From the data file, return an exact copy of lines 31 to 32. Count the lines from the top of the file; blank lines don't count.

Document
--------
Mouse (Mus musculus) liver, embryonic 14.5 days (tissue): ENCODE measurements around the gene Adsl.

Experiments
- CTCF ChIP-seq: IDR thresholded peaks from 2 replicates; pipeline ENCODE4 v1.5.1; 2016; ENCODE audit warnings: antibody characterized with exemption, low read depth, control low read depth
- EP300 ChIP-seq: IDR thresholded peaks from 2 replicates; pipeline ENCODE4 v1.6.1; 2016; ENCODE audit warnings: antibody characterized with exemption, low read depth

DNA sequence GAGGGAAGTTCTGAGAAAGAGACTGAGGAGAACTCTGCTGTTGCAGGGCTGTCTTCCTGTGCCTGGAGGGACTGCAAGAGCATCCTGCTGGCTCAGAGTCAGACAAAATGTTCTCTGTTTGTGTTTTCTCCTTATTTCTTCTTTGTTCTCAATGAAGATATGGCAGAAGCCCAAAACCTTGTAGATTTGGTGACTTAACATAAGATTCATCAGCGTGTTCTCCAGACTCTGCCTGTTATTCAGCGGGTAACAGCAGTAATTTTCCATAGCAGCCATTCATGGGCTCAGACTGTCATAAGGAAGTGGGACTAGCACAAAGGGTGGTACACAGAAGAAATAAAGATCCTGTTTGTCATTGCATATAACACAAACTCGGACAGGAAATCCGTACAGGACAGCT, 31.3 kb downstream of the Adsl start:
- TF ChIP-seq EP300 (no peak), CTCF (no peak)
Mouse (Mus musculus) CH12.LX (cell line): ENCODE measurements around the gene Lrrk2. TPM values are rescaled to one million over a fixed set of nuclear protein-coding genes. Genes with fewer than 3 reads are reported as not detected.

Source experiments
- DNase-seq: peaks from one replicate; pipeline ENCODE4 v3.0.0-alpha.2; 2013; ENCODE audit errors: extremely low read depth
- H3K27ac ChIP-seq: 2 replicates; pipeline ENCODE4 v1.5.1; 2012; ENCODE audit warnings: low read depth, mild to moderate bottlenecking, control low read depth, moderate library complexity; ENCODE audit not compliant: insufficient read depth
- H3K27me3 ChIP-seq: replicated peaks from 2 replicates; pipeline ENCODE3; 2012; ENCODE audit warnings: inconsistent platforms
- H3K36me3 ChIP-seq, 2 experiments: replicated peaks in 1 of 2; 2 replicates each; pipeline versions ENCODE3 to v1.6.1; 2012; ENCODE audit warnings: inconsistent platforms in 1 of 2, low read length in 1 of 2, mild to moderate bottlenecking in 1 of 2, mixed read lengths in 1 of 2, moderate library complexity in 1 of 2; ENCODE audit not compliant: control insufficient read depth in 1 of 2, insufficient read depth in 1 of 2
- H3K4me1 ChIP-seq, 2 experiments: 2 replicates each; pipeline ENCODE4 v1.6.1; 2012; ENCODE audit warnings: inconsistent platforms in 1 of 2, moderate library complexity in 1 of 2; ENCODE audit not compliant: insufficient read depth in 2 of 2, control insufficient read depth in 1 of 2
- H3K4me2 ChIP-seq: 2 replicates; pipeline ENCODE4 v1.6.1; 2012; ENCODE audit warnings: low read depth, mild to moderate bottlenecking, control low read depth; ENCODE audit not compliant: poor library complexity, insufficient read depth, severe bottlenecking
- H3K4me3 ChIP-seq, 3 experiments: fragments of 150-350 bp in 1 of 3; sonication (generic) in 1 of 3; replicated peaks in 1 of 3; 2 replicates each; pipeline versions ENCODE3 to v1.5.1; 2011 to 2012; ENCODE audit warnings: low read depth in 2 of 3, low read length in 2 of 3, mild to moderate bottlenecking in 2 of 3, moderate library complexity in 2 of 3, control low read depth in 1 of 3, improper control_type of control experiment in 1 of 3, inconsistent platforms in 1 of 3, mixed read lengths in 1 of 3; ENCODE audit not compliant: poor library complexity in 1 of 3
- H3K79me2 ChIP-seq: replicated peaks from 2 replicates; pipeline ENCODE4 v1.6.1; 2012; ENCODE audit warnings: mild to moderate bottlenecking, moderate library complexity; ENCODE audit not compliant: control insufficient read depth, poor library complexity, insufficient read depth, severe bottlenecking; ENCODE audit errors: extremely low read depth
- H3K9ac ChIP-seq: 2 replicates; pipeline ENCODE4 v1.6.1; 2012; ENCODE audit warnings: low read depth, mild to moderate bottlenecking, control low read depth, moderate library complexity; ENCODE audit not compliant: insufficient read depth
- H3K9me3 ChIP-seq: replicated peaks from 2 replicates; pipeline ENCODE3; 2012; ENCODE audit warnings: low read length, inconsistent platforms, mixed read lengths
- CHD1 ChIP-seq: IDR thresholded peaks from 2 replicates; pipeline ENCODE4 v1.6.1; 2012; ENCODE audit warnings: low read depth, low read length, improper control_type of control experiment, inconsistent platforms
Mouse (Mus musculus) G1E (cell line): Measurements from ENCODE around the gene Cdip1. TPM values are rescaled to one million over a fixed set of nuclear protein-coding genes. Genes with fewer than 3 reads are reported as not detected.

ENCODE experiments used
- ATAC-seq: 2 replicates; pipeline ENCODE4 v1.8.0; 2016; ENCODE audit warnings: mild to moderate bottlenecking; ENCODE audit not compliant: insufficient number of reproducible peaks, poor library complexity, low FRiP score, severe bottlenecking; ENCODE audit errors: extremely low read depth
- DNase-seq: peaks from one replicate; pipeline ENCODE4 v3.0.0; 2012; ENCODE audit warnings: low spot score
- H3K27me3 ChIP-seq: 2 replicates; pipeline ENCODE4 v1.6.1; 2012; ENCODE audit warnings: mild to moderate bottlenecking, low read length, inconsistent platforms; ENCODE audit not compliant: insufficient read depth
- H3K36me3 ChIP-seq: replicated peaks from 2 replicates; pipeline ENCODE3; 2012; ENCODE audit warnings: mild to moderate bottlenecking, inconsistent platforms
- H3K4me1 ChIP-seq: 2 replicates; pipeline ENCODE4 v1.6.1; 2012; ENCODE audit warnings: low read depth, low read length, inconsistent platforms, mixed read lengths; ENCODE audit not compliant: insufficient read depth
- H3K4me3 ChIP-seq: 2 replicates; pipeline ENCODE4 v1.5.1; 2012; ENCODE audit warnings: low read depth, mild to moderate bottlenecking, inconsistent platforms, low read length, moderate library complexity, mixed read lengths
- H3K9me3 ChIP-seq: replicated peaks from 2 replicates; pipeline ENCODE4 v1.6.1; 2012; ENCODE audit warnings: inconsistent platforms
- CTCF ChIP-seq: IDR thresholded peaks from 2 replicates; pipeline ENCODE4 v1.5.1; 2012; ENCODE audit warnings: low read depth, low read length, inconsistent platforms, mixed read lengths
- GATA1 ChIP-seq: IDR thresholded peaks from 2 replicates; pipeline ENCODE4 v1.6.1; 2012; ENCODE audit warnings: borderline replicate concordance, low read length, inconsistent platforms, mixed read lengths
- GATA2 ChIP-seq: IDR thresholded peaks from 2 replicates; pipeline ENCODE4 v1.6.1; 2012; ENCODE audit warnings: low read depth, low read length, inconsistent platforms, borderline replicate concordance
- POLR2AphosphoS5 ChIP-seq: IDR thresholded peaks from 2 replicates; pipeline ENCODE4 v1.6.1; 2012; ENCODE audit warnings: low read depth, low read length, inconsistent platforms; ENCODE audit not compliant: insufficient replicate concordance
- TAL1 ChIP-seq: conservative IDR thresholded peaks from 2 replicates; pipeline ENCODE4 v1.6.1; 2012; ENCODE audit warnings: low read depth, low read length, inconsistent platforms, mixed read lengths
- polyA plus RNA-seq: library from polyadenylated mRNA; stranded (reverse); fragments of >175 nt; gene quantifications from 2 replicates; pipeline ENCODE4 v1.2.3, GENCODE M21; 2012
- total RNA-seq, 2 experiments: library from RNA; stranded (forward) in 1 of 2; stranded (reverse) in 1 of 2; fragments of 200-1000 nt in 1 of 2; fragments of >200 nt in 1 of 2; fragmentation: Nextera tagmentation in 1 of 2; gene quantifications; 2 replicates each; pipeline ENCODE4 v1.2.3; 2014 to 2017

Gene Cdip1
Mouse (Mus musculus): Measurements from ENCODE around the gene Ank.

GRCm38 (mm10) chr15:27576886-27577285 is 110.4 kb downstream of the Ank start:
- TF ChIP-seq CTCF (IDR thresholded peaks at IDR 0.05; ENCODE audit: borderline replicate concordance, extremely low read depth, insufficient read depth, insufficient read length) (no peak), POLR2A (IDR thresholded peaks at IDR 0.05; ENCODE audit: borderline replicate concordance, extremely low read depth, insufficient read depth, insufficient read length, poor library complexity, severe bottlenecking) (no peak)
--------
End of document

- GATA2 ChIP-seq: IDR thresholded peaks from 2 replicates; pipeline ENCODE4 v1.6.1; 2012; ENCODE audit warnings: low read depth, low read length, inconsistent platforms, borderline replicate concordance
- POLR2AphosphoS5 ChIP-seq: IDR thresholded peaks from 2 replicates; pipeline ENCODE4 v1.6.1; 2012; ENCODE audit warnings: low read depth, low read length, inconsistent platforms; ENCODE audit not compliant: insufficient replicate concordance